Lowgill Viaduct and Howgill FellsLowgill Viaduct and Howgill Fells
River Lune and Howgill FellsRiver Lune and Howgill Fells

Soon our next target the Crook of Lune is in sight. It is with some reluctance that we leave the quiet valley of the River Lune but leave we must. As soon as the valley is left at the Crook of Lune via the quaint bridge our peace is shattered. We have just seen we are not alone as the M6 rears its interfering face. In a short time we must cross over it but until we do so we must put up with the constant noise of this busy motorway. still after the Crook we do enjoy more typical rural sights and delights as we follow the Dales Way under yet another magnificent structure, this time the Lowgill Viaduct. It is here the sense of leaving the Dales and approaching Lakeland appears as more and more properties are built of pale grey stone and roofed with Lakeland slate.

Road to BurnesideRoad to Burneside
On the road to KendalOn the road to Kendal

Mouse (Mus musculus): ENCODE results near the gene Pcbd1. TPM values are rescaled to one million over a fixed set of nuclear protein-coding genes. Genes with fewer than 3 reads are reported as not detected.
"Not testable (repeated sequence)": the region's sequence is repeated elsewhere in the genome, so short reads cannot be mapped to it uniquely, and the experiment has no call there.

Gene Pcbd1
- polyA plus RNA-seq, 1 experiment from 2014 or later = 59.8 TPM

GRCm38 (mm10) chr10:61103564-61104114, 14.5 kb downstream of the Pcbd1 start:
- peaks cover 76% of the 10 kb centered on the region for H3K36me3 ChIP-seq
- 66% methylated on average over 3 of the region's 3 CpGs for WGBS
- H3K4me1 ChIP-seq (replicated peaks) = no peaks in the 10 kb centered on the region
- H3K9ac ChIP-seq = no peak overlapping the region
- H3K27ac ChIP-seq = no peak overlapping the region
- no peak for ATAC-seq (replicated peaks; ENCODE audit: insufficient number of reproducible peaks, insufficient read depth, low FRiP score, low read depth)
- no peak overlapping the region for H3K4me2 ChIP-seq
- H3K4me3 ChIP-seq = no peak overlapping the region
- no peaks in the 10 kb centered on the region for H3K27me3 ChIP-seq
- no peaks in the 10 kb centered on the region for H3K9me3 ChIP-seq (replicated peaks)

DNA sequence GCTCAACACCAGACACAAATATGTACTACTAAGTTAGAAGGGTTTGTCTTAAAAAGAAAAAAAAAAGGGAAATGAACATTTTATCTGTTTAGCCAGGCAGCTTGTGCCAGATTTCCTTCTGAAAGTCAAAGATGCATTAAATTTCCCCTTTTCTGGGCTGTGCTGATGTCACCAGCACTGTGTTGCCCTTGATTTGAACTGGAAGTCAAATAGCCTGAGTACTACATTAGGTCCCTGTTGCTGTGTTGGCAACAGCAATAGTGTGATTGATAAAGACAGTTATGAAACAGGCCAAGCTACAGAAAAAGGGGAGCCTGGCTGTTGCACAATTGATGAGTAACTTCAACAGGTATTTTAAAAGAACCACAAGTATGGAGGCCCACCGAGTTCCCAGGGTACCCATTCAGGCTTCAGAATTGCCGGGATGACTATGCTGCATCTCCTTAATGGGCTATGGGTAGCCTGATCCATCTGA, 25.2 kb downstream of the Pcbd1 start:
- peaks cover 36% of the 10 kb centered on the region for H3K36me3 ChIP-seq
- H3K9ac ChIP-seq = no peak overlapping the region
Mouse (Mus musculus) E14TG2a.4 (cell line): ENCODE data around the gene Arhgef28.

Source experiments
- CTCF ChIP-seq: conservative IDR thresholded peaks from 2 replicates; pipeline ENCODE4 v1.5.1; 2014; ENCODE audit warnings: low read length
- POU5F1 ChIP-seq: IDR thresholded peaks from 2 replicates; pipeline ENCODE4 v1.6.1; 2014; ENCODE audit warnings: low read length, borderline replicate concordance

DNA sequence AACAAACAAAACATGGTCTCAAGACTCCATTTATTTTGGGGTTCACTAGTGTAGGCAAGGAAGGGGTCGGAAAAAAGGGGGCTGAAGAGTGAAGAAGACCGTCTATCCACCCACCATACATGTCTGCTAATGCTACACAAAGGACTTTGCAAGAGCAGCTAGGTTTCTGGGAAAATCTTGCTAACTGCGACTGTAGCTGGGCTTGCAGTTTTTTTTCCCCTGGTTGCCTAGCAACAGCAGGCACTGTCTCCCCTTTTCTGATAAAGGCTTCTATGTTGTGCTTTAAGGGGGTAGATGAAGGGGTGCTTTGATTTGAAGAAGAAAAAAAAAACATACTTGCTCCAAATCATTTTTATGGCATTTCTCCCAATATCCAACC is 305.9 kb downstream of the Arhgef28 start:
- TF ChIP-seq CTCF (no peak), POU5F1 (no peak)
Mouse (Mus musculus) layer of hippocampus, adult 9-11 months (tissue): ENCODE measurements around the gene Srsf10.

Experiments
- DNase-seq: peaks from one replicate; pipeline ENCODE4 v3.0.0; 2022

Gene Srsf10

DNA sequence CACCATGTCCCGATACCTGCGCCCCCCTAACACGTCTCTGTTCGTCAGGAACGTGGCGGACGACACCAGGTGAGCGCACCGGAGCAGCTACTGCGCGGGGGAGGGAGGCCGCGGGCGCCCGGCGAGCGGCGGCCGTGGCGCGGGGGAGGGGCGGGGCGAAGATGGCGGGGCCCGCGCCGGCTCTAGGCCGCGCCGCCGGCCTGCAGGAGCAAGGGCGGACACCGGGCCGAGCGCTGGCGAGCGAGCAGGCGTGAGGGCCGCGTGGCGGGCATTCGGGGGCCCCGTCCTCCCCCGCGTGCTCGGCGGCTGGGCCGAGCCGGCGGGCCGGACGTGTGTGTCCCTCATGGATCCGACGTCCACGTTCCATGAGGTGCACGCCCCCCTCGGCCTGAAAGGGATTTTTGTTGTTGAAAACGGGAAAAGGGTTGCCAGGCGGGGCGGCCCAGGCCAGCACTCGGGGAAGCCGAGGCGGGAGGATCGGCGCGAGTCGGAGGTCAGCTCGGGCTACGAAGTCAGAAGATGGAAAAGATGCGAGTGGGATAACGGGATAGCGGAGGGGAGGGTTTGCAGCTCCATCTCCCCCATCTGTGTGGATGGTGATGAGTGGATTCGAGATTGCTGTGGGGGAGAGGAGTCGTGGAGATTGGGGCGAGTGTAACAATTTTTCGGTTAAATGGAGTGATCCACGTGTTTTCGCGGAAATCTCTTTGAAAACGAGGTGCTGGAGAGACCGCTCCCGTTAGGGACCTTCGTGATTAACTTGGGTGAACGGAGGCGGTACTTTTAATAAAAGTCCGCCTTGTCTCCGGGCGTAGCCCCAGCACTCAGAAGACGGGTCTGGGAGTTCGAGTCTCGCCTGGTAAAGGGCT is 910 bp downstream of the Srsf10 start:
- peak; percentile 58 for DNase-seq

After about a mile walking parallel to the M6 we cut off to meet the motorway and cross it by a footbridge at Lambrigg Head. It was just after the farm where we made a mistake. Walking up a road from the farm we missed the sign, if there was one, and walked to a road junction. the omission caused us to walk two miles of quite tarmac road instead of following the official path. On realising our error we decided to improvise as Kendal was our goal for Steve's departure. Thus the next section of the walk to Burneside was amended to include Kendal. I would regain the path at Burneside tomorrow. So, our necessary alteration was made and we followed the road to Docker Hall. From there we crossed fields until having to walk for two excruciating miles of the A685. Fortunately it was not busy and as we approached Kendal we cut off through a disused quarry and fields into Kendal. It was here Steve and I parted company as he had to get home tonight. Thanks for the company mate, this Dales Way is proving to be a fantastic journey but your company has enhanced the experience. I'll finish it for both of us tomorrow. And as for today, apart from that last road bit it was a fantastic days walking, much better than I expected. Then again the Dales Way is proving better than I expected. The only grumble, it is too short.